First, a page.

Review: Abarth 595C

Julie Marshall drives the diminutive and sporty Abarth 595C
Abarth 595CAbarth 595C
Abarth 595C

It might not be very practical as a family runabout but above all else the Abarth 595 C is a fun car to drive. By the way, the C refers to convertible as it has a full-length folding roof.

And, although it does pay more than a passing resemblance to the Fiat 500 on which it is based, you’re in no doubt that this is a completely different animal indeed.

The massive front grille, oversized air intakes and matt black finish 17in alloys all point to a hot hatch that means business, as does the double chrome exhaust.

Abarth 595CAbarth 595C
Abarth 595C

The sporty theme continues inside with a rev counter pod reminiscent of a racing car, figure-hugging seats, flat bottom steering wheel and stainless steel pedal caps.

Touches of satin chrome, a smart dashboard, black seats and leather steering wheel and gear knob finish off the look.

The interior, however is a bit cramped and, weather permitting, tall drivers will feel more comfortable with the full-length fabric roof folded right down. Sadly, that was not an option for us as it rained every time we ventured out.

Although there are two rear seats they are not easy to access. The lack of legroom means they are not really comfortable for extended periods for anyone other than a small child.

Abarth 595CAbarth 595C
Abarth 595C

The boot is tiny and is only really suitable for a couple of small bags but to be honest, practicality is not really a reason to buy a car like this.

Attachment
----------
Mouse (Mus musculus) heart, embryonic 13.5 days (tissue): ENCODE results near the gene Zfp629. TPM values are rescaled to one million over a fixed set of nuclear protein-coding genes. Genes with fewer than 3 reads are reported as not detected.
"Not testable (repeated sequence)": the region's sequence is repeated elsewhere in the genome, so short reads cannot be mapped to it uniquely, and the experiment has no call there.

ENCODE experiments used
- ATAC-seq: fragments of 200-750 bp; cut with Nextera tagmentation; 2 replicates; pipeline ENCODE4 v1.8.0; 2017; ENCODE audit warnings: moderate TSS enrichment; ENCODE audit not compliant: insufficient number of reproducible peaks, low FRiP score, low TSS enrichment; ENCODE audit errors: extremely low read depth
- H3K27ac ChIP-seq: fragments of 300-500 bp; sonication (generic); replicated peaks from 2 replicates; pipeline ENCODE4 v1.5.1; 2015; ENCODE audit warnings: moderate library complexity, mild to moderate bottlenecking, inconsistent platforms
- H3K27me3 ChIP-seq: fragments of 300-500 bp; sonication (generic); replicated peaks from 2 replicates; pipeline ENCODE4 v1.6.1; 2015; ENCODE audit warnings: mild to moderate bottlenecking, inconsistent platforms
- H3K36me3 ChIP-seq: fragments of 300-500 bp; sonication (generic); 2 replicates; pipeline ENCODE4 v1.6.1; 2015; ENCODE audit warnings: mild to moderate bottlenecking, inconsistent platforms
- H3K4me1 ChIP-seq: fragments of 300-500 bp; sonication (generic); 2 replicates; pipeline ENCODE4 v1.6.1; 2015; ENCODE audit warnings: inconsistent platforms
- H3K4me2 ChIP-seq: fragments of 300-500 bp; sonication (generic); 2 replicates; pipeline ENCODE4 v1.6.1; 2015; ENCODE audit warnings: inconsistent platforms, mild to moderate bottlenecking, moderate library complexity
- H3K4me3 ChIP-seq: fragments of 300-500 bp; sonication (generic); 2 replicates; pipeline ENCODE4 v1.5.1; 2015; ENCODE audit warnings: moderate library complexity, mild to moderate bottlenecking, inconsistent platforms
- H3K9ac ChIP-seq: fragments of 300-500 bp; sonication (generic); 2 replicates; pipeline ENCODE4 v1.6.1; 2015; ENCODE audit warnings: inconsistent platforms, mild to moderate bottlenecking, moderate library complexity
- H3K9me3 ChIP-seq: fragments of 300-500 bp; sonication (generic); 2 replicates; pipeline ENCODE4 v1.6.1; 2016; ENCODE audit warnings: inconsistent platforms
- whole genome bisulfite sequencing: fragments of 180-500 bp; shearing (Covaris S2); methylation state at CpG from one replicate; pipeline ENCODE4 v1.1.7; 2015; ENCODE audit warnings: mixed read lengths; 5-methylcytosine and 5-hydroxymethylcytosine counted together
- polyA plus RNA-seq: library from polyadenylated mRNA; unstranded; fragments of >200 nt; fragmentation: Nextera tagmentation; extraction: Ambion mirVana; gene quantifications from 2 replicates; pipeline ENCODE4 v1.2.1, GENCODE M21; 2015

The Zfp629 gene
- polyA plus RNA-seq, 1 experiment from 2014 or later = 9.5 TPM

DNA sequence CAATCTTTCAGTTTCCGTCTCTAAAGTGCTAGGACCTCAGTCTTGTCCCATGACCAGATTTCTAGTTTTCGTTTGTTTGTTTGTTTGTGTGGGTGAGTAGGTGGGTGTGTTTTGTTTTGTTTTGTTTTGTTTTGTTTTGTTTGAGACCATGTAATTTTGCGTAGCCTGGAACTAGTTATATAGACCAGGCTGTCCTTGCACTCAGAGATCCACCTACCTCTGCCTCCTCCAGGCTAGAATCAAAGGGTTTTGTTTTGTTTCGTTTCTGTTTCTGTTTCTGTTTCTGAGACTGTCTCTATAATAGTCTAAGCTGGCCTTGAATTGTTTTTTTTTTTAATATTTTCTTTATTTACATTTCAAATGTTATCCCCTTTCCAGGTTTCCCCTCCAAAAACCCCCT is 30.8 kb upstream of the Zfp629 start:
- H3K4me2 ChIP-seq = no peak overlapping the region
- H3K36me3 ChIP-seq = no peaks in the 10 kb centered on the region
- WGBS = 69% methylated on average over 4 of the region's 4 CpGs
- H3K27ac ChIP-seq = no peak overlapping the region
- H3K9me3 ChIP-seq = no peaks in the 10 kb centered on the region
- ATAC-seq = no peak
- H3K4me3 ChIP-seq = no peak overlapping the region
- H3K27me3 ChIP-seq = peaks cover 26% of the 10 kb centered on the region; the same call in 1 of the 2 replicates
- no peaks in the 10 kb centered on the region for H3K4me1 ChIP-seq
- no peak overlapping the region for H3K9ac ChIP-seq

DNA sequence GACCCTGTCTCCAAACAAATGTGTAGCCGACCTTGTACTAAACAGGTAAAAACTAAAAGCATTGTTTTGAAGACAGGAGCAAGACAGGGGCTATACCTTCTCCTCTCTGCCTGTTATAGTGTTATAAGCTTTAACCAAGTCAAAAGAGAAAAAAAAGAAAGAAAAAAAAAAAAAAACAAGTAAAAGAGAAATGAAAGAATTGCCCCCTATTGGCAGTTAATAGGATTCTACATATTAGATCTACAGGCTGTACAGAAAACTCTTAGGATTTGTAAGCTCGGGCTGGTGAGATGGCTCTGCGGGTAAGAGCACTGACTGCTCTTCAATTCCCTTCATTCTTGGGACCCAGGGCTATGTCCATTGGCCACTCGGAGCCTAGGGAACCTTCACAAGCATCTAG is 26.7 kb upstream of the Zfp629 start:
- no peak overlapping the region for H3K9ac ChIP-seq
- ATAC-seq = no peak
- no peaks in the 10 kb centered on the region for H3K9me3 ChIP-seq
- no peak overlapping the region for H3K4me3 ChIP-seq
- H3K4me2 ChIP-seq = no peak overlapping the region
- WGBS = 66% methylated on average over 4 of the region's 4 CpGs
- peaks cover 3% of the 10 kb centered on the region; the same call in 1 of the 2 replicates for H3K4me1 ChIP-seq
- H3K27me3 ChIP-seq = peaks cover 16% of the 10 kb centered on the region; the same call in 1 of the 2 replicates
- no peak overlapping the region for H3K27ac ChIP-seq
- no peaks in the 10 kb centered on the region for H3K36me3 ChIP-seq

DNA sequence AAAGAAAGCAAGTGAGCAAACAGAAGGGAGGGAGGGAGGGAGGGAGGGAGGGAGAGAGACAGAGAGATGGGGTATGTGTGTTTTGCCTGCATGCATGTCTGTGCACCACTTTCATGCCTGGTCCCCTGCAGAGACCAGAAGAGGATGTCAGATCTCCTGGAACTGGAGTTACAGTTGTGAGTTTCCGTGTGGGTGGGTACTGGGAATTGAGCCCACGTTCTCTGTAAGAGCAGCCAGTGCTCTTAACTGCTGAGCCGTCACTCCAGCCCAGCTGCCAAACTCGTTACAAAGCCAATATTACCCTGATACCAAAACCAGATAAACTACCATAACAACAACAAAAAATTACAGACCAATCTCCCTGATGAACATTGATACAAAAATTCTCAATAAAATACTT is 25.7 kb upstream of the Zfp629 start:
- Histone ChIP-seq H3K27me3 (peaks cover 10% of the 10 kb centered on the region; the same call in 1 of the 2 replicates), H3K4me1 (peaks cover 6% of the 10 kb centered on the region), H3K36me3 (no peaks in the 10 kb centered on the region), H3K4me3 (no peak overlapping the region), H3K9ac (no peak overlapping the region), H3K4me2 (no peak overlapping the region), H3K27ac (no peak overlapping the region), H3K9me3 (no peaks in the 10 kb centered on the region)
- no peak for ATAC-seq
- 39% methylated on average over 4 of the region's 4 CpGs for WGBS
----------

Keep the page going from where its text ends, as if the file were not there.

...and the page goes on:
Its beauty is in the driving. The throaty exhaust will gladden your heart as your roar away down the road and the stiff suspension allows you to sling it around corners, safe in the knowledge it will keep you well planted.

The fabric roof, as is to be expected, makes for a noisy ride at speed but put the top down and with the wind in your hair - who cares?

This upgraded 595 was revealed in March 2022, a few weeks before Abarth’s 73rd birthday.

Abarth 595CAbarth 595C
Abarth 595C

Carlo Abarth (1908-1979) founded the company in 1949 with racing driver Guido Scagliarini. His astrological sign, the scorpion was used as the company logo and it made racing cars and high performance exhaust pipes.

The 365C like the 365 hardtop version has a 165bhp 1.4 T-jet Euro 6D Final engine with a Garrett turbocharger.

The car we drove was the F595C model which emphasises performance as opposed to the Turismo which is more focused on style.

It accelerates from 0-62mph in 7.3 seconds and has a five-speed manual transmission. A five-speed automatic box with paddles on the steering wheel is an option

Other key features include DAB radio with 7in touchscreen and Apple CarPlay and Android Auto compatibility, and rear parking sensors.

Options on our car included snazzy blue bumper inserts and door mirrors, automatic climate control, rain and dusk sensors and black brake calipers.

On the road price for the F595C is £23,475. By the time the extras were included it came out at £24,875.


Abarth 595C

Price: £23,475 (£24,875 as tested)

Engine: 1.4 T-Jet

Power: 163bhp

Torque: 170lb/ft

Transmission: five-speed manual

Top speed: 134mph

0-62mph: 7.3 seconds

Economy: 40.9mpg

CO 2 emissions:156/km